As issues like criminal justice reform, gun control and expanded voting access have become priorities for many Democrats, Gov. Carney has endorsed many of these proposals. A moderate, business-friendly Democrat, he’s also pushed for fiscal discipline, sometimes clashing with members of his party in the legislature over spending restrictions. Privately, some Democratic lawmakers have griped at times about the governor being unwilling to commit to bold changes, although few have openly criticized him.
A separate UD poll from September found that 63% of registered voters view him favorably. That’s the highest percentage for the six statewide officials mentioned in the poll.
The earlier poll from the university gave Gov. Carney an edge of 55% to 26% over Ms. Murray.
As of Oct. 26, Gov. Carney had about $239,000 on hand, with Ms. Murray reporting nearly $27,000 in her campaign account.
Also running are Libertarian John Machurek and the Independent Party of Delaware’s Kathy DeMatteis.
Ms. Murray, an attorney who filed a lawsuit against the governor over COVID restrictions earlier this year, believes she can ride a wave of anger stemming from coronavirus to victory. She supports opening schools all the way and allowing businesses to operate freely.
Republicans in general have been critical of the state of emergency in place since mid-March at the direction of the governor, seeing it as executive overreach.
Public sentiment may not be on the GOP’s side, however: During an October debate hosted by the University of Delaware, Ms. Murray expressed surprise at a poll from the university stating 78% of Delawareans support making mask-wearing mandatory.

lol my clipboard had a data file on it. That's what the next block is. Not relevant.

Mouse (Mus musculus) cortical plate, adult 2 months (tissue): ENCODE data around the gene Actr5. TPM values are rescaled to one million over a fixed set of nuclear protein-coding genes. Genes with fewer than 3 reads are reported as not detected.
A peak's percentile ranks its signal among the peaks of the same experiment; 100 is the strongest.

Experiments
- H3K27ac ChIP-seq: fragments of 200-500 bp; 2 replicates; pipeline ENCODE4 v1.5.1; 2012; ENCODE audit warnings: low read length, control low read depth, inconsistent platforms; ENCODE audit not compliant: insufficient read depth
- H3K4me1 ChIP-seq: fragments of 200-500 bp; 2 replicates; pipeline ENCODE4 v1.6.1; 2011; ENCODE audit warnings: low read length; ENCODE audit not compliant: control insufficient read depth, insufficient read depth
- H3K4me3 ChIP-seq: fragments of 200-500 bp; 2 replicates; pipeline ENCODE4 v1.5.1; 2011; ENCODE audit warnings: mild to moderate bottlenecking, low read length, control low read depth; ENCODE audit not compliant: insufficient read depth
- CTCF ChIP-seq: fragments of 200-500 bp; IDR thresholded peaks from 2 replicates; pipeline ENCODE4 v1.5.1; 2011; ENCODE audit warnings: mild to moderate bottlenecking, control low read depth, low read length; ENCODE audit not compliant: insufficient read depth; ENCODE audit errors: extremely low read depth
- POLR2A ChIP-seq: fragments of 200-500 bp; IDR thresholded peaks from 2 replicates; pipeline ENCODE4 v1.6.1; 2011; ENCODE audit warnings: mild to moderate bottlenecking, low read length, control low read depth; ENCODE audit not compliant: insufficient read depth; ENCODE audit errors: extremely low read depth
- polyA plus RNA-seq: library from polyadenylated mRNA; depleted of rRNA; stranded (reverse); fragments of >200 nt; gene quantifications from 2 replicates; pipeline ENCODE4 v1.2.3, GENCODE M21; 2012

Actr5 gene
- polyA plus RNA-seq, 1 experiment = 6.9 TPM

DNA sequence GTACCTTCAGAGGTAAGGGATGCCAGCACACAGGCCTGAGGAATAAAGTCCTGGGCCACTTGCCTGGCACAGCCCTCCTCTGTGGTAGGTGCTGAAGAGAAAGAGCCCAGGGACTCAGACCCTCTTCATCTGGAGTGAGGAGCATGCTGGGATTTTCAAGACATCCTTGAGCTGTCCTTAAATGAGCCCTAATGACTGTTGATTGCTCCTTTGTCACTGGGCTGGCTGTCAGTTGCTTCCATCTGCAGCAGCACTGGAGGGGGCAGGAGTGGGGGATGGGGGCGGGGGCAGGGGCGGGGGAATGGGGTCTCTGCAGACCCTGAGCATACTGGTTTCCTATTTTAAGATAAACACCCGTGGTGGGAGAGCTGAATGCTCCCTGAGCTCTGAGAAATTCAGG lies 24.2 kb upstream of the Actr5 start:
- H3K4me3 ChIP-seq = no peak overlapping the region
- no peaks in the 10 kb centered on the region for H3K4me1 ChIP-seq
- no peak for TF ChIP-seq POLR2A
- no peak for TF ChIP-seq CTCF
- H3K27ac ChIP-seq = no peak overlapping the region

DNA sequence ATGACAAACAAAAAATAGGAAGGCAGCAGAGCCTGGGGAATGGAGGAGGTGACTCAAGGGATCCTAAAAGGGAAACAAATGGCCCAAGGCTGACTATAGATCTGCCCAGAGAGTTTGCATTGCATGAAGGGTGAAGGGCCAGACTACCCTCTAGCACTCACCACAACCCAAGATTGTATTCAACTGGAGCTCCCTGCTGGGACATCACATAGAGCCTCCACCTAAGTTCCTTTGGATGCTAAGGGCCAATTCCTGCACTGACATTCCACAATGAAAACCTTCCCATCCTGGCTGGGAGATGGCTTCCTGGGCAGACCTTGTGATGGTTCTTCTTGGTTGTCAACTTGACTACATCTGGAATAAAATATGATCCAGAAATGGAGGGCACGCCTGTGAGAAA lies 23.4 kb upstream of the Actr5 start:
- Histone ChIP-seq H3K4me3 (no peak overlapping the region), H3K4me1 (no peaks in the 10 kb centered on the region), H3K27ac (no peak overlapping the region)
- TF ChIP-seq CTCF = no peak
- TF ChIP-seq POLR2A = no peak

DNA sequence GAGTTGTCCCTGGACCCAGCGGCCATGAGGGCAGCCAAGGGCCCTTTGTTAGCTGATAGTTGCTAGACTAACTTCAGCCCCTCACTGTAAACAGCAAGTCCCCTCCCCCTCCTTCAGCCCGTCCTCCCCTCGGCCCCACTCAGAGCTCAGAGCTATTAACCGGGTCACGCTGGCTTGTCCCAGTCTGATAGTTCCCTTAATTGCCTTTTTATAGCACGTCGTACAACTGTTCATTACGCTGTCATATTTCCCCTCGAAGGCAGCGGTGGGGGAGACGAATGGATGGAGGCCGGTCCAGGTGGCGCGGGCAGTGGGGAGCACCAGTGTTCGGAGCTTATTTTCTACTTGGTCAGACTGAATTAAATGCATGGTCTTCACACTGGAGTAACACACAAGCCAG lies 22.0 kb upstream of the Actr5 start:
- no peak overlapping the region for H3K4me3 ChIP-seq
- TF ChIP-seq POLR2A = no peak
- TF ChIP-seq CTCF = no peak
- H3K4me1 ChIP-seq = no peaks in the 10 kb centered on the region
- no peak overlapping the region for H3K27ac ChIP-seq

According to the Washington Post, only Oregon and Washington have longer active streaks of electing Democratic governors than Delaware. The Democratic nominee has won the past seven gubernatorial elections here, failing to garner at least 58% only once in that time.
Should Gov. Carney win, he would become the sixth consecutive governor to serve the constitutional maximum of two terms.
Unlike some states, Delaware elects its governor and lieutenant governor separately. While that can create some sticky situations with the governor belonging to one party and the lieutenant governor a member of another, Democrats have held both offices for the past 28 years.
This year, Lt. Gov. Bethany Hall-Long is seeking a second term, competing against Donyale Hall (no relation).
The lieutenant governor has few constitutional duties, officially being tasked primarily with overseeing the Senate and chairing the Board of Pardons.
Lt. Gov. Hall-Long, a former state legislator, has been mentioned as a potential gubernatorial candidate in 2024, but that possibility becomes less likely if Ms. Hall can claim victory.